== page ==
Instead of trying to figure out how to align with libertarians, maybe online “progressives” would do better to figure out how to build a better future among and with the remnants of the leftist political interests. Some of them still exist…

  7. Junipero

    I see three basic failures that the progressive Netroots made. First was to go all in on electing Democrats without being more selective about that support. Losing the Lamont and Halter races were a big blow. But just as important were all the bad Democrats, the Claire McCaskills, that the Netroots backed in ’06 and ’08. That strategy might have worked had they been able to save these Dems in ’10 but they couldn’t even do that, ushering in the incredibly destructive era of Tea Party rule in Congress. This eroded their credibility and power just as much as their failed primary challenges. The electoral failures in Wisconsin in 2011 and 2012 also loom large.

    Second and third were their failure to build an infrastructure that could sustain the blogs, or something like it, as a media force, and the failure to broaden their base. These are distinct but related failures. The crash of 2008 destroyed the blogosphere as many proprietors were unable to continue writing without finding a way to pay the bills. Many closed shop and left politics to ensure they kept a roof over their heads. Others had to go get political jobs which compromised their ability to speak openly and honestly. What money did exist went to MSNBC, HuffPo, and other neoliberal outlets, as Stoller pointed out in the other thread. The corporate media is more influential than ever before, speaking to the blogs’ collective failure to shift the narrative for good.

    Part of the reason why they dried up was their failure to reach out beyond their base. The blogs never really broke out into the masses, never were able to reach a bigger audience. Obama was able to do so using the tools that the blogs and Netroots had built. He exposed the Netroots’ basic failure and this was evident in early 2008. Between 2005 and 2008 too much time was spent on internecine arguments within the Netroots rather than building the base. The result was when the crash of 2008 came, the Netroots didn’t have the broad reach they needed in order to survive.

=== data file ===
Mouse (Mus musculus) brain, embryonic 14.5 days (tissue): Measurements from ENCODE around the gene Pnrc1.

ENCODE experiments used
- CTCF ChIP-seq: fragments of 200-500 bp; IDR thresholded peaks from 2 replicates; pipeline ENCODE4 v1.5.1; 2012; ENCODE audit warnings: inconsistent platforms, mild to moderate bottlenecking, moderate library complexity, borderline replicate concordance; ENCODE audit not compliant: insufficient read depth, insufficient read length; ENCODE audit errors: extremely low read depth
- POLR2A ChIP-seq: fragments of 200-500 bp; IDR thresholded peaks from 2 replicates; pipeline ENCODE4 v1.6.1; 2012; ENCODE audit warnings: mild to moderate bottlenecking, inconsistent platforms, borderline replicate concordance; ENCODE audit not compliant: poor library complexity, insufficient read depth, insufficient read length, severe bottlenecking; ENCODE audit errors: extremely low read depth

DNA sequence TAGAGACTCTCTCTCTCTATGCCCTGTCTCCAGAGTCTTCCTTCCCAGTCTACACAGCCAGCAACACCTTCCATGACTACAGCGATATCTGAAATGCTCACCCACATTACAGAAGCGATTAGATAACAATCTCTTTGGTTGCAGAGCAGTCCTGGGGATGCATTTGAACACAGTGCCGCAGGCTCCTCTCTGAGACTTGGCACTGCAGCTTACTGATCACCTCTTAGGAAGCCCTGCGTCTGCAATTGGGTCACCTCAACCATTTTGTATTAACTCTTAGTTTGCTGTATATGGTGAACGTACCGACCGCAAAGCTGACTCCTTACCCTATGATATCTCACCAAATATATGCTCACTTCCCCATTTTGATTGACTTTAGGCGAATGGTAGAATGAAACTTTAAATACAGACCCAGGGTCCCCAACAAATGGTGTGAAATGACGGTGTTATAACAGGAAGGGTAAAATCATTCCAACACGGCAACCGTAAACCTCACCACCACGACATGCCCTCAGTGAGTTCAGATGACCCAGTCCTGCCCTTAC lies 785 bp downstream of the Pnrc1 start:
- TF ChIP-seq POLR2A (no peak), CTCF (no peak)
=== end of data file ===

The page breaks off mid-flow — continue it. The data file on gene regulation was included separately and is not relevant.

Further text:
The path forward will not look the same as it did from 2002 to 2012. The Netroots haven’t really adapted and don’t show much interest in adapting. Netroots Nation has become bland and tiresome, lacking innovation, a strategy, or a sense of purpose and mission. The Netroots orgs that grew out of the first decade are ossified, with stale email lists that have been burned to a crisp through repeated asks for money. They are ineffective paper tigers, reduced to meekly defending a terrible Rube Goldberg contraption that is being passed off as health care reform rather than going populist and using the failures of Obamacare to revive the movement for single-payer.

    No, the path forward will involve a better thought out and more coordinated version of the authentic bottom up actions we’ve seen this decade. The 2011 mobilization in Wisconsin would have achieved something had it not wandered into the same cul-de-sac of blindly supporting Democrats that the Netroots had. Occupy Wall Street might have had some lasting effect had it not been organized as an anarchist project. California is the only place in the country where progressives actually won outright victories in recent years, in large part because labor, community orgs (including ACORN’s remnants), and progressive activists figured out how to broaden their base and support effective policies. The Chicago Teachers Union victory was hugely significant, and the mobilizations around the country for a higher wage could be the spark of a true mass movement to challenge inequality. None of these alone signify a movement at all, but they could well be the raw materials that we use to create one in the coming years.